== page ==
Home' Trinidad and Tobago Guardian : March 12th 2017 Contents Section
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Sunday Guardian guardian.co.tt Sunday, March 12, 2017
THE JONES RECAP
Many times we read amazing anec-
dotes about couples who had unique
weddings and engagements. I know just
like me, most of you keep wondering
where are they now? Are they still
together? Is life really a fairytale? The
lists goes on. WOW Magazine will be
doing a series of where are these couples
now, along with a synopsis of their
original published wedding story. Today
we will start with the Jones.
The official engagement for the Jones
was actually on Valentine’s Day 2016. In
fact the couple spoke about getting mar-
ried over the years and set their wedding
date and purchased their wedding bands,
but never once was there a proposal. So
to Karlene’s surprise when her flowers
bringing, gift and chocolate toting, ring
bearing boyfriend appeared in their room
with knees bent to propose, she was left
speechless and in tears, but this is what
set the tone for their wedding.
The Jones started off as secondary
school sweethearts, but as life progressed,
lost touch with each for about 20 years
and when they reconnected their attrac-
tion to each other was instantly rekindled
and much deeper than before, and so too
was their courting period.
Feeling that change in where her future
was heading, Karlene began on a journey
of self-reflection and discernment, which
inevitably factored into the hows and whys
of their wedding day. After doing much
research and discovering the history of
her ancestors, Karlene decided to take the
bride plunge under Yoruba rights.
“From the beginning of our marriage
conversation, I told my husband-to-be
that I wanted something that was mean-
ingful and something that embraced my
African history,” Karlene explained, “if I
were to practice any rituals, it would have
to come from my ancestors”.
It was more than just an African themed
wedding. Her first step was finding a
priest, who actually lived very close to
her, Priest Baba Erin Folami. It was he
who gently guided them through the other
Another process was the divination.
“We did a Yoruba Tribe divination before
the actually wedding day, which the priest
officiated. In this ritual, we were told if
we were right for each other, whether the
union was a blessing and where were given
our African names...Ifakemy (Karlene) and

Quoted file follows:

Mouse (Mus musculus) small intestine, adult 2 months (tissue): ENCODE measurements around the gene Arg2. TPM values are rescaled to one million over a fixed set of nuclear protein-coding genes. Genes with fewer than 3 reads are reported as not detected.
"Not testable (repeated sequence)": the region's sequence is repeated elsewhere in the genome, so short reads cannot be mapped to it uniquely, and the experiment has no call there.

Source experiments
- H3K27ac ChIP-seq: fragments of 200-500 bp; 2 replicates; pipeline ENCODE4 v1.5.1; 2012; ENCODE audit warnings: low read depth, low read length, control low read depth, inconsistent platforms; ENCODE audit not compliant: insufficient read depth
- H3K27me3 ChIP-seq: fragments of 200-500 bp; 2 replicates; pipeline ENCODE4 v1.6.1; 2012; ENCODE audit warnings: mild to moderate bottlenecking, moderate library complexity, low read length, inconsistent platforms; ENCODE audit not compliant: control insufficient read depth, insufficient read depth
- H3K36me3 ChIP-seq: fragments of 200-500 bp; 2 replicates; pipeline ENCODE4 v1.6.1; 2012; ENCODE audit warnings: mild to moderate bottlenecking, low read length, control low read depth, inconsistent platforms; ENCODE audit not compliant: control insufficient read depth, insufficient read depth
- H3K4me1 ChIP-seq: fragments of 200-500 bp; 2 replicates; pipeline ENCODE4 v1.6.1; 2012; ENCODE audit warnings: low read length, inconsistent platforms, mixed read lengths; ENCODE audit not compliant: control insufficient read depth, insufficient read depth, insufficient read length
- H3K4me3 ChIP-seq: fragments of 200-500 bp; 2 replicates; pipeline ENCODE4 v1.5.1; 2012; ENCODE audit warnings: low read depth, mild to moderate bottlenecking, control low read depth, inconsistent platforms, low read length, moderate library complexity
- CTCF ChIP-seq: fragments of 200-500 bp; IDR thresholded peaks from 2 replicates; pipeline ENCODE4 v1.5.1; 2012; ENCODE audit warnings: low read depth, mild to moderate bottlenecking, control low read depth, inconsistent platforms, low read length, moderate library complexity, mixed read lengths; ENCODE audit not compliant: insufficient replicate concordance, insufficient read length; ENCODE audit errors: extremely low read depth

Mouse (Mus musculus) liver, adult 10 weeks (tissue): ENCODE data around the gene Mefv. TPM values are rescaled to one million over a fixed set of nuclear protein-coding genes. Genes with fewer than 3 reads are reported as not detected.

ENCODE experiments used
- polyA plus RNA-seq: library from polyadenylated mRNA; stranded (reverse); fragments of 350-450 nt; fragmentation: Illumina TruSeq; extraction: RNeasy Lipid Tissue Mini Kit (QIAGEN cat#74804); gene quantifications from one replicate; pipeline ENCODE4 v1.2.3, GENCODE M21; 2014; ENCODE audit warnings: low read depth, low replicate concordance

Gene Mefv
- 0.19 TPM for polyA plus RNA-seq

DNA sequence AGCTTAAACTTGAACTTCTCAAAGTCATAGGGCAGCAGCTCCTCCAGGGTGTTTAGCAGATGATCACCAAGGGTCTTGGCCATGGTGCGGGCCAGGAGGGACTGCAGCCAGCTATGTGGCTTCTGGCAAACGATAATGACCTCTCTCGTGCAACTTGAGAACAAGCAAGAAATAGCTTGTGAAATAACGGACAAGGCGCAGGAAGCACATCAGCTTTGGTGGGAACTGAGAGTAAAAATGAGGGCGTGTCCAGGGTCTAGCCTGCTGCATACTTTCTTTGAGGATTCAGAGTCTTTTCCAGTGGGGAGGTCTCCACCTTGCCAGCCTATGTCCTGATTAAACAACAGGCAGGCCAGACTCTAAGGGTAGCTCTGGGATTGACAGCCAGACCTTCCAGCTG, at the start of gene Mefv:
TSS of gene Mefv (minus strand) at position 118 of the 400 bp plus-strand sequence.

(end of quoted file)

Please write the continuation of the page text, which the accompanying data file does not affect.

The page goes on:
Ifasola (Kwame), among other things. It
was then on to the wedding day.
On the wedding day, Chief Alagbaa, the
masquerader who represents our ancestor,
greeted everyone at the door. During the
ceremony I was placed on the left of my
husband, while we continued the rites.
“Another ritual, the tasting of the elements
is one of the many practices that is meant
for bonding”. In this ritual couples followed
by the family taste items such as salt,
honey, rum, salt fish, guinea pepper, Ob
and palm oil just to name a few. Subse-
quently following these customs was the
traditional signing of papers.
“The families were asked to join the
couple on stage where the males would
wrap cloth around and tied them to the
females”. This is seen as the binding of
families procedural. “The males all stood
outside the females while holding the cloth
and making protective vows or prayers.
The priest then asked the two eldest males
(the fathers) to stand outside of the entire
group with swords also making vows that
they will be leaders”, Karlene revealed.
In hindsight, if Karlene aka Ifakemy,
had to do it all over again she would do
it the same way. Tracing her roots, find-
ing herself marrying her soul mate and
doing it the Yoruba way was nothing short
of fulfilling for the Jones’.
Ten months later Karlene explains that
they still go out on dates, take long walks,
and continue to talk for hours. From the
day she was married until now it has been
wonderful everyday. “We learn something
new as a couple growing together, my
husband is my rock, we communicate a
lot and he is everything a woman could
ask for. For that, I make it my business
to keep him happy,” she revealed.
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